The alarm can be visual, audible, or both. A visual alarm may be one that appears on the display 76 of the oximeter 74. For example, a graphical alarm symbol may appear on the display 76 or the display may flash on and off to indicate that a pathological condition has been detected. Alternatively, a light, such as a red colored LED light on the face of the oximeter 74, may turn on or flash on and off. The audible alarm should have a pitch and volume such that attention can be called to the patient. Additionally, the audible alarm can vary in pitch and/or volume.

A flow chart illustrating a technique 90 for programming the oximeter 74 in accordance with an exemplary embodiment of the present invention is shown in FIG. 9. The technique 90 begins by gathering training saturation data, as indicated at block 92. Data may be gathered from multiple patients over a period of a few hours or days such that a good representative data set may be produced. An expert classifies the data as being Normal or Not Normal as indicated at block 94. Specifically, the data is presented to an expert who is trained in evaluating saturation trace trends and is capable of recognizing problematic traces simply by observing the traces. The traces may be representative of measurements taken over a matter of a few seconds, a few minutes, or even tens of minutes, as the trends for particular conditions may only emerge over longer periods. For such patterns or periods, the IIR parameters (or the saturation trace sampling rate) may be tuned to reflect the proper timescale.

The classified data is provided to a computing device which performs a statistical analysis of the Normal and Pathological trace trends, as indicated at block 96. From this statistical analysis, an SVM may be created which is capable of classifying other saturation traces. The SVM is programmed into the oximeter 74, as indicated at block 98. The kernel trick described in detail above affords significant computing savings to the oximeter system, in that it allows for classification of the data without having to transform l-vectors into the feature space. Additionally, time savings may be gained during the training process. The number of support vectors, xi, which correspond to nonzero αi can be reduced if the classifier margin is “softened.” In other words, a less accurate classifier could be constructed which requires less memory providing cost savings. However, it should recognized that, generally, l different xi different support vectors of length l will be programmed into the oximeter. Thus, the memory requirements are on the order of l squared. The smaller memory may, therefore, limit the number of statistics computed from the saturation trace.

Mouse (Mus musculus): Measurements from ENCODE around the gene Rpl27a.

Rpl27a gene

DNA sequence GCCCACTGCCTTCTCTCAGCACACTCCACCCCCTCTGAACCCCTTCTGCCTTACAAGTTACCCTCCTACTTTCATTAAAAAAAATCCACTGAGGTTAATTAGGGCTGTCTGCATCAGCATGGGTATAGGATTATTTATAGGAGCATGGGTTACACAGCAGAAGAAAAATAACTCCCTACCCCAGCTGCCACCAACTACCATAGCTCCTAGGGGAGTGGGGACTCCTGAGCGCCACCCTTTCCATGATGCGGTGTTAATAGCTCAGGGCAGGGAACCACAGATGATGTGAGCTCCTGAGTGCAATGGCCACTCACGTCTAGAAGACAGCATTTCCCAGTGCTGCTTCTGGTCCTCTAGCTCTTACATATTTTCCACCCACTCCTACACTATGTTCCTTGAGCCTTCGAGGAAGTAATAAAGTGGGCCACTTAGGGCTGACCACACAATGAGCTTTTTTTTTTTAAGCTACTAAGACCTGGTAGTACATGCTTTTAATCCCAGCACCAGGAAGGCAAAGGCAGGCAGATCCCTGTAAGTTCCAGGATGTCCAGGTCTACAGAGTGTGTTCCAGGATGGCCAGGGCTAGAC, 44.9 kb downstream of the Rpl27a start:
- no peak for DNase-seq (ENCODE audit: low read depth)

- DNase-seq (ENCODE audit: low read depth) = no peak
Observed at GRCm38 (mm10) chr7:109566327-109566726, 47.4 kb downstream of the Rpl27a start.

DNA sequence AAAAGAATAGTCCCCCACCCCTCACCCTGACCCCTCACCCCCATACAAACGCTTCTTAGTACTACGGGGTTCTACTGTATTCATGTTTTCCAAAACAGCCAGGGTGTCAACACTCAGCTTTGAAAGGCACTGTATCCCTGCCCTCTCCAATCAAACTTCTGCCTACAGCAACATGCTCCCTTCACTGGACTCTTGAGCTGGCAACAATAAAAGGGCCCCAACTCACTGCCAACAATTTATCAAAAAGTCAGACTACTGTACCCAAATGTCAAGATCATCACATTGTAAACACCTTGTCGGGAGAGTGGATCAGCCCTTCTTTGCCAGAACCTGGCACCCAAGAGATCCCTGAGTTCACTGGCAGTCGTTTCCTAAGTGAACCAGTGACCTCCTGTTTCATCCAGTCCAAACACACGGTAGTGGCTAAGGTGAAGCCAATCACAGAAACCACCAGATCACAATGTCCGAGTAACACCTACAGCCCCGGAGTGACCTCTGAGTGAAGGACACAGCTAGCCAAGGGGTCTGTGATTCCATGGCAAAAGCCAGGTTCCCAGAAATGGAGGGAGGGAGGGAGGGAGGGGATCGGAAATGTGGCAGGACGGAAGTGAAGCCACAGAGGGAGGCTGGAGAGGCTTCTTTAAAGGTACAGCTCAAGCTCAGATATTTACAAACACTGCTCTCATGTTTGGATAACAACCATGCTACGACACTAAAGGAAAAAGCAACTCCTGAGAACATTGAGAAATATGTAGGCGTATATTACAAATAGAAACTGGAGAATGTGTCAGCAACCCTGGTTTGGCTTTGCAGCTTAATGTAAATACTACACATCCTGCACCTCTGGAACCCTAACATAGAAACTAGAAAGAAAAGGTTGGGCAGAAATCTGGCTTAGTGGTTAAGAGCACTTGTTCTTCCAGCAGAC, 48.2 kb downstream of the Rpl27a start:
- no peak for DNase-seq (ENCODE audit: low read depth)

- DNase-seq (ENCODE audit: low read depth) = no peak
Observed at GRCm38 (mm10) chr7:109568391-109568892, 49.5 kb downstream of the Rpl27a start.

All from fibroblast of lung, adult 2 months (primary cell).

Using the Oximeter

Once the oximeter 74 is programmed with the SVM, it may be used to determine the presence of a pathological condition of a patient. FIG. 10 is a flow-chart detailing the technique 100 used by the oximeter 74 to detect the presence of a pathological condition. The oximeter 74 begins by collecting saturation trace data, as indicated by block 102. Specifically, for example, the sensor 72 of the oximetry system 70 of FIG. 8 transmits electromagnetic radiation into the blood perfused tissue of a patient. The sensor 72 detects the transmitted electromagnetic radiation after it has passed through the blood perfused tissue and provides the detected signal to the oximeter 74.

After the signal is passed to the oximeter 74, the oximeter 74 processes the signal to determine various physiological parameters, as discussed earlier. Concurrently, the oximeter 74 classifies the data as being indicative of normal or pathological conditions, as shown by block 104. Specifically, the data is classified to have either a +1 or a −1 sign, representative of a normal or pathological state, respectively, as indicated by the decision block 106. In the even that a 1 is obtained, the oximeter 74 continues collecting data and the technique 100 is repeated starting at block 102.

If, however, a −1 is obtained, the oximeter 74 may initiate an alarm, as indicated at block 108. The alarm may implement visual and/or audible features to draw the attention of a caregiver to the fact that a pathological condition has been detected. Once a pathological condition has been detected, and the alarm has been initiated, the alarm may be configured to continue until the alarm has been reset. A button, or other means may be provided for resetting the alarm. Therefore, even if subsequent data does not indicate a pathological condition, the alarm may continue so that a caregiver can be notified of such an occurrence.

In addition to the detection of airway instability, there are a number of other uses for nonlinear classifiers in oximetry, as set forth above. Additionally, for example, the classifier can be used for detecting a sensor-off condition, weakened heart capacity or high blood pressure. The sensor-off condition is currently performed by a neural network. Kernel methods, however, may be preferable to neural networks because there are a wider variety of available kernel functions and a more solid theoretical basis.

The SVM for detecting a sensor-off condition may be trained as described above with regards to the classifier for a pathological condition. The sensor-off classifier may be implemented in conjunction with a pathological condition classifier. Specifically, an oximeter programmed to detect a sensor-off condition may first apply the sensor-off classifier to measured data to determine if the sensor is on the patient. If it is determined that the sensor is on the patient, then data the classifier for indicating a normal or pathological condition may be implemented. If however, it is determined that the sensor is not on the patient, then there is no need to run the classifier for the pathological condition.